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With its widespread data center infrastructure, the game industry wonders if Amazon can make cloud gaming work.

Amazon Web Services (AWS), the cloud computing arm of the e-commerce giant, today announced a new instance type (G2) designed for applications that require 3D graphics capabilities. (Think of cloud “instances” as virtual servers that can run applications.)

That’s huge news for cloud gaming providers like PlayCast Media and Agawi, which plan to use Amazon’s existing cloud infrastructure to stream games in the cloud. (See more on Agawi’s app streaming plans here.)

With this announcement, Amazon reduces the cost of streaming games to the living room to mere pennies. It’ll cost PlayCast 7 cents to stream a video game to a U.S. household for one hour, according to the company’s CEO Guy de Beer. That makes new business models like free-to-play even more viable in the living room.


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The PlayCast interface

Above: The PlayCast interface.

“With Amazon, we get huge capacity at very low costs,” said de Beer in a conversation with VentureBeat. “It removes the upfront cost structure that basically killed OnLive, which had to develop, install, and operate thousands of servers across the U.S.”

But an important question remains: how will the games actually play?

“The actual user experience works,” said de Beer, after throwing a bunch of figures our way. “We’re able to slice [latency] to microseconds and service a lot of customers.”

PlayCast is already up and running in France, Korea, and Portugal, and it’s set to roll out in the U.S. in the spring through several partner brands. De Beer declined to name the partners, but said they’re “major household names that everyone recognizes.”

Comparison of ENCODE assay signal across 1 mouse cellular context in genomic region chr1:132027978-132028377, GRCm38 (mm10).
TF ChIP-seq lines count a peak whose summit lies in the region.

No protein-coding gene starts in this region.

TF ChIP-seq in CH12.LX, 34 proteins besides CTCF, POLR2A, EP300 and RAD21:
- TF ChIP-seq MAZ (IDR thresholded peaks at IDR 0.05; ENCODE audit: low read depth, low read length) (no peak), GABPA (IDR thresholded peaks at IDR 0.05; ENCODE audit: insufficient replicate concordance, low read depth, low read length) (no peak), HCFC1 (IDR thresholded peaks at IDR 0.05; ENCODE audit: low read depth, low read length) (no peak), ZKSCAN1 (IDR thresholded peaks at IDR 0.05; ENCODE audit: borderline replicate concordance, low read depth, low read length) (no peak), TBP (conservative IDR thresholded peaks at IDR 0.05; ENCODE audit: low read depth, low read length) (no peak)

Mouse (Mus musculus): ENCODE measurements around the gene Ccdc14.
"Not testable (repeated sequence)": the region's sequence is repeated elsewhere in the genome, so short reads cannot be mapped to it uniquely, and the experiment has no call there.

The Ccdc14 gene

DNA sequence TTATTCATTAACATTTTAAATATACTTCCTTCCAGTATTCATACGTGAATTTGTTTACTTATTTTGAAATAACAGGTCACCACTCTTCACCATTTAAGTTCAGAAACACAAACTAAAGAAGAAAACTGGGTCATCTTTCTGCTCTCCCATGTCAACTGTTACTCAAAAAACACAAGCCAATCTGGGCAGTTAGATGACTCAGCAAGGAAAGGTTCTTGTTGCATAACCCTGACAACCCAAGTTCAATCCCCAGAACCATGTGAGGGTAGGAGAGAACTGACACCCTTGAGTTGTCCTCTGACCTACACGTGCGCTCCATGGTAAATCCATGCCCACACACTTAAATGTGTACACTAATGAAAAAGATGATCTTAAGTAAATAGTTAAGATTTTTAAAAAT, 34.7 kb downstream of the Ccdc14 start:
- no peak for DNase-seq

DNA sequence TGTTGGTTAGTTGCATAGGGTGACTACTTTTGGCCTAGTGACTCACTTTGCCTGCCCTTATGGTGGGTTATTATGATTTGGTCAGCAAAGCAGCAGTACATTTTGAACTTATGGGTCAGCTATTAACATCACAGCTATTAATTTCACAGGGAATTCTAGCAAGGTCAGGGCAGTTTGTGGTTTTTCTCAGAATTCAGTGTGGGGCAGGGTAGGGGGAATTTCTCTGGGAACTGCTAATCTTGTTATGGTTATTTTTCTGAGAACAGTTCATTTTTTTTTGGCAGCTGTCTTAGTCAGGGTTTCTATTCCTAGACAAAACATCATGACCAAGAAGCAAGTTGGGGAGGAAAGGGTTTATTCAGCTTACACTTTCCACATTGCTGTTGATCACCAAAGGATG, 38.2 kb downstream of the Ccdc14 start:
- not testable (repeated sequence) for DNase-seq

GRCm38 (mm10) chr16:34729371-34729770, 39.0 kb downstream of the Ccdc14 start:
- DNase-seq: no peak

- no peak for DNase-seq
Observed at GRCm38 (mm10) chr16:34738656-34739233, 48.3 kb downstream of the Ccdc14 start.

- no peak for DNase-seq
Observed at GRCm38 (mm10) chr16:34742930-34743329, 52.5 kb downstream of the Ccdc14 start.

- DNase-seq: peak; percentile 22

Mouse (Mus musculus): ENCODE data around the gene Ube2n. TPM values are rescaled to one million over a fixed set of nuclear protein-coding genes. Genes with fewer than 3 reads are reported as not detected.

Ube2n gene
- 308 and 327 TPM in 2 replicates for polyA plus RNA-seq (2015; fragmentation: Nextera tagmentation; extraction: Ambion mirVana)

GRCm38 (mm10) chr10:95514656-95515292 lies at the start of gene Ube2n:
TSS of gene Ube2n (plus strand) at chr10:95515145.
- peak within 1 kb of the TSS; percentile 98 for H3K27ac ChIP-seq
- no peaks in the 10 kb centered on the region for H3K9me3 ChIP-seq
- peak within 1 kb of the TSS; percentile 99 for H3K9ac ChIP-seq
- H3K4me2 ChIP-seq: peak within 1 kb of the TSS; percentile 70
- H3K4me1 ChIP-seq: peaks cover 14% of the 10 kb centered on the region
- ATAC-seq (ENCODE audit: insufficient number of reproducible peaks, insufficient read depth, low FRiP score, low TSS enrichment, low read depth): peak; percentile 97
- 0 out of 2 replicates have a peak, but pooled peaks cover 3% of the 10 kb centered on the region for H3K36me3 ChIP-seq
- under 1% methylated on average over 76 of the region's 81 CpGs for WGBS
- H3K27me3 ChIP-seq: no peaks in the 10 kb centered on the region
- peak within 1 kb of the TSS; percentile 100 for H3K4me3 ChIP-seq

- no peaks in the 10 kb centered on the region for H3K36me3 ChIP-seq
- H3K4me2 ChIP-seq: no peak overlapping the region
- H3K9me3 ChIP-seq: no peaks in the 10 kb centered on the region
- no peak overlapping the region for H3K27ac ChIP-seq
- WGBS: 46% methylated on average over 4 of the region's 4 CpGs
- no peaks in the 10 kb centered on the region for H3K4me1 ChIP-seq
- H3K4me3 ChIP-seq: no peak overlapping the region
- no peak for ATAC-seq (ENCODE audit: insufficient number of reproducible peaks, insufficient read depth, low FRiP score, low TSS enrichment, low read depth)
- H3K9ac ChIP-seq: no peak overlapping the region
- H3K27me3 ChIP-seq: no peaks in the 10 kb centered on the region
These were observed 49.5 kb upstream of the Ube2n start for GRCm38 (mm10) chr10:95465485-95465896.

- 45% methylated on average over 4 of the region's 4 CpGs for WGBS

The average gaming session on PlayCast lasts 23 minutes, according to de Beer, but it’s higher for “core games” like Batman: Arkham City, Street Fighter IV, and Homefront. The company has partnerships with Atari, Capcom, Codemasters, Disney, Sega, THQ, Ubisoft, and Warner Bros, among others.

Ubisoft, the French game publisher, is equally bullish on cloud gaming.

“In the coming years, games streamed from the cloud are going to grow tremendously in numbers and in quality, and we believe that Amazon Web Services is becoming a new and important gaming platform,” said Patrick Allaire, Ubisoft’s cloud technology director, in a statement.

But today’s Amazon announcement doesn’t only affect games. Autodesk, the 3D design software maker, will use Amazon’s G2 instances to make applications like Autodesk Maya, 3DS Max, and Autodesk Inventor available directly through a web browser. Cloud rendering company OTOY also demonstrated Valve games and Photoshop CS6 running in a browser.

Menlo Park, Calif.-based startup Mainframe2 offers some of the same functionality, promising to pipe any Windows application directly from its data centers to your browser, but Amazon may be better positioned to capture the computing-intensive software market given its existing data center infrastructure.

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